But Orwell likely would have been fascinated about the next step these innovative new corporations took. Nowadays they produce goods that intrude far deeper into private life than ever was done by the titans of 20th century industry. It is not uncommon today to, say, search online for an airfare one day, and the next day to see an advertisement in your Facebook timeline for a bargain on a hotel at the contemplated destination. I’ve had similar advertisements pop up on my computer after searching for an obscure book. The chilling fact is that anyone using the internet is being monitored endlessly by companies eager to sell them more goods. Just as Orwell’s Big Brother conducted personal observation of citizens, so do too these companies—and far more efficiently than did Orwell’s clumsy monster.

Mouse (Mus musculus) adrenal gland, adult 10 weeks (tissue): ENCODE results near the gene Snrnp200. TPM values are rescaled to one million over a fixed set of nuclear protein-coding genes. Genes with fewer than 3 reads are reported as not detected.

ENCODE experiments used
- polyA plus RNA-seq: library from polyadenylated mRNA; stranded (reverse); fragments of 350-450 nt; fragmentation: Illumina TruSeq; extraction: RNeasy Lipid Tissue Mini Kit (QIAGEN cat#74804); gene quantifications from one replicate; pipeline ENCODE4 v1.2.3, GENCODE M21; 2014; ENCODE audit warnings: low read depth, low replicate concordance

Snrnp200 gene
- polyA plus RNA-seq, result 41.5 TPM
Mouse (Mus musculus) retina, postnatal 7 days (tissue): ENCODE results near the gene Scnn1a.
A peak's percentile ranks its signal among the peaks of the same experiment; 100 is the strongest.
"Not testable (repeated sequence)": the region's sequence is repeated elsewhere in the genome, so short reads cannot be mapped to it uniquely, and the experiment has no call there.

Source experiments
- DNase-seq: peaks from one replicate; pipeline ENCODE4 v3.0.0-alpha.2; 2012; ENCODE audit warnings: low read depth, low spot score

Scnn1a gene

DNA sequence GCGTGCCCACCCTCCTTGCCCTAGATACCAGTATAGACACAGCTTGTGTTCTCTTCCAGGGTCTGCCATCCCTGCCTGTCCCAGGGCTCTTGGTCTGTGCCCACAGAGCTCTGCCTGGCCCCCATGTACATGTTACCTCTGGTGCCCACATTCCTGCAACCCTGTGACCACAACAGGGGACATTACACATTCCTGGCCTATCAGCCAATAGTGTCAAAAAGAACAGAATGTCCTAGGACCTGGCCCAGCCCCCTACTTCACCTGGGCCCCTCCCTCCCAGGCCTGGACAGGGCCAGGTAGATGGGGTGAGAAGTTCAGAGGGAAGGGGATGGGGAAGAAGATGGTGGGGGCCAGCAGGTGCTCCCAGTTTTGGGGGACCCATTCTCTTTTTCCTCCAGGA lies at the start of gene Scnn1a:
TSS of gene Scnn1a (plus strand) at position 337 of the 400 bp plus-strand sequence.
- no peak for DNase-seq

Today, data is not only powerful, it also has become hugely profitable. There is a saying in Silicon Valley that there is no such thing as a free app—that is, if you use an app that comes without a cost, then you are the product. Today’s tech companies treat people as resources to be mined and exploited, not unlike, say, coal in the nineteenth century.